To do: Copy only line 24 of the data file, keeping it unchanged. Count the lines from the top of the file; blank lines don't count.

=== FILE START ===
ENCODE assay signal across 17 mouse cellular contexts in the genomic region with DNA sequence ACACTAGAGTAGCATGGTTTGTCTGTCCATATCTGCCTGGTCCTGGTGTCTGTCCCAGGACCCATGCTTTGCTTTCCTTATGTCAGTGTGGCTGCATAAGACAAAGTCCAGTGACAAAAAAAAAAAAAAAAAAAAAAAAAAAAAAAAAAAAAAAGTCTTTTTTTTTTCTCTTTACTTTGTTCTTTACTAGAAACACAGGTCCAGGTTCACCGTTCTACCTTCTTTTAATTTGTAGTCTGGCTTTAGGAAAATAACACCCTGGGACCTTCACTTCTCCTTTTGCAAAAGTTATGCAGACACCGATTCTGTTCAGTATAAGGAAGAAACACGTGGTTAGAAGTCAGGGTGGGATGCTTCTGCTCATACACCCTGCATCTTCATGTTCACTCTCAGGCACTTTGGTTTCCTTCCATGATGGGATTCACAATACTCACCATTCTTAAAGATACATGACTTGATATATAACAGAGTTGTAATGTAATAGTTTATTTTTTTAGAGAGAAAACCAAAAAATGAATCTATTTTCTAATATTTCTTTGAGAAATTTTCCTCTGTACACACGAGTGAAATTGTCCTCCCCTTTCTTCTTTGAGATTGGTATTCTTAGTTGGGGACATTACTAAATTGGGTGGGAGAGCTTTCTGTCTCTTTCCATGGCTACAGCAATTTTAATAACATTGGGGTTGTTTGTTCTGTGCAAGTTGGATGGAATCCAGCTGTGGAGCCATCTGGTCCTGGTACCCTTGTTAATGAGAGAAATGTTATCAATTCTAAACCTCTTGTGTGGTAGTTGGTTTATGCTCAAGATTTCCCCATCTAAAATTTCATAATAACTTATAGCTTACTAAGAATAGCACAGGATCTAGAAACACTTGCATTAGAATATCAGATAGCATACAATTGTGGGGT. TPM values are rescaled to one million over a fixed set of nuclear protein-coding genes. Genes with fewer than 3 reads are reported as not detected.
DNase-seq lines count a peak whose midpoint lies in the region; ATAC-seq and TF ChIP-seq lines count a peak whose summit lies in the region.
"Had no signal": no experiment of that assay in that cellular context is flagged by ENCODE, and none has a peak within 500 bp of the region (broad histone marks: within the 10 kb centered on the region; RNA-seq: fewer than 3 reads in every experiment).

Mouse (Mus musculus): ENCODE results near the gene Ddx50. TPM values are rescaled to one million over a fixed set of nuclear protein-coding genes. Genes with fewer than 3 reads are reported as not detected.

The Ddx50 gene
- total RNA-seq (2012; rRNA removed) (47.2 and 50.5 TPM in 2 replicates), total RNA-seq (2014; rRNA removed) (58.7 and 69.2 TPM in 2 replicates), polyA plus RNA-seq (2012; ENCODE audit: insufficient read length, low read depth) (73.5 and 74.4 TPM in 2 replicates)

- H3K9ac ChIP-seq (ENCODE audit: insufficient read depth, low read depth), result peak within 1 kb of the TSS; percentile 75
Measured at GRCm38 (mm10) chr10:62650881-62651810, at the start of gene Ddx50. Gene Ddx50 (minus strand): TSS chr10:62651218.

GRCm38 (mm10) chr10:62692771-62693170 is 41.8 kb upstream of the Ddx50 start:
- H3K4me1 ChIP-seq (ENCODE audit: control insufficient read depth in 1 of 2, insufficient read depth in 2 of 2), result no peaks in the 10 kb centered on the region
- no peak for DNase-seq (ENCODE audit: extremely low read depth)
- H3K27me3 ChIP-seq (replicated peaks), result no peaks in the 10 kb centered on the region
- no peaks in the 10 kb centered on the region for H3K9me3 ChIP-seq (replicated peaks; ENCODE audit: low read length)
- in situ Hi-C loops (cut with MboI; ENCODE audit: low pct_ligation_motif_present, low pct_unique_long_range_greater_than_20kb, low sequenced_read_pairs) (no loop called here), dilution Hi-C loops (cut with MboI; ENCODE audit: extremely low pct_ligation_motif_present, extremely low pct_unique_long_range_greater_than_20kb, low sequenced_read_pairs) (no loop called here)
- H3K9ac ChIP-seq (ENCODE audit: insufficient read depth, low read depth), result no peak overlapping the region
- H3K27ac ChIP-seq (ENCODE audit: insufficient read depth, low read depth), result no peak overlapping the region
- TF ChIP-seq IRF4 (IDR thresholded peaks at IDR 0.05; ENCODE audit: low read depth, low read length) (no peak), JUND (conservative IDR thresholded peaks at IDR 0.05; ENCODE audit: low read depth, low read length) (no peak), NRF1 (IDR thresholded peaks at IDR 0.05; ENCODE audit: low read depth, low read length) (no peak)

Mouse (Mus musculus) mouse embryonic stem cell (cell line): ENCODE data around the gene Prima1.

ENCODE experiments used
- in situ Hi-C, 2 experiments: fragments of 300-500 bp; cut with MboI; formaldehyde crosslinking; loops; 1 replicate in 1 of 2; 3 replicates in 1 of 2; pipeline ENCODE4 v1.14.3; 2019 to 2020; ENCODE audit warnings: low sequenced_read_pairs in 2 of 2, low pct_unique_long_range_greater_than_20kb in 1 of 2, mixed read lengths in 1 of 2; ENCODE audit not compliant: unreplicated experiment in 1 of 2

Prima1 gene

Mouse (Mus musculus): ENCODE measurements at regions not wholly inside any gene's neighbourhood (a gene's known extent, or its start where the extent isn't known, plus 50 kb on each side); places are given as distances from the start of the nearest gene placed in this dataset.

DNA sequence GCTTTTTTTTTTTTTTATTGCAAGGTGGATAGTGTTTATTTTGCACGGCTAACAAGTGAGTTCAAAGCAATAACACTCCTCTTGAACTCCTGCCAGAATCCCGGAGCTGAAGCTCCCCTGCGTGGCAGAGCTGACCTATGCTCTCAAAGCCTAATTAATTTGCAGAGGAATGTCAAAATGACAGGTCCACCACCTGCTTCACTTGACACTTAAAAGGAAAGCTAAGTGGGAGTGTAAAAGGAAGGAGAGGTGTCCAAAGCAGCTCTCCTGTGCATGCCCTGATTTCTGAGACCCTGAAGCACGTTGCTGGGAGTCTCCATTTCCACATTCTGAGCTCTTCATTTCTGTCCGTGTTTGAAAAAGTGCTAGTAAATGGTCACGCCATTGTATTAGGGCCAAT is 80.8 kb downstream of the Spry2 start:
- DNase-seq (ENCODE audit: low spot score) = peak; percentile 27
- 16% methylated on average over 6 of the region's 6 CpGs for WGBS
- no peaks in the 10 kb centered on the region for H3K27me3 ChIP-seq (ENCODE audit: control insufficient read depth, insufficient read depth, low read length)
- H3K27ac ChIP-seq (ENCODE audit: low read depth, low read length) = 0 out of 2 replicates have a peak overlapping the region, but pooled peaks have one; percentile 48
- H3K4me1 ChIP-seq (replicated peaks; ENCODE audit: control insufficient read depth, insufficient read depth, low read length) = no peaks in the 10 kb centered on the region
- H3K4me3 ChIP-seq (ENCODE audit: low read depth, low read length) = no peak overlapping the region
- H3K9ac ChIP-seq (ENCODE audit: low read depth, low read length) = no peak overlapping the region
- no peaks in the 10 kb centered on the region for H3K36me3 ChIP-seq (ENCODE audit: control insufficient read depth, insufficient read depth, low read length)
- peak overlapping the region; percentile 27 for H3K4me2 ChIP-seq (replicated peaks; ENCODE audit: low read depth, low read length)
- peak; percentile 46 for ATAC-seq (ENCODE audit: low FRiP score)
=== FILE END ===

- DNase-seq (ENCODE audit: low spot score) = peak; percentile 27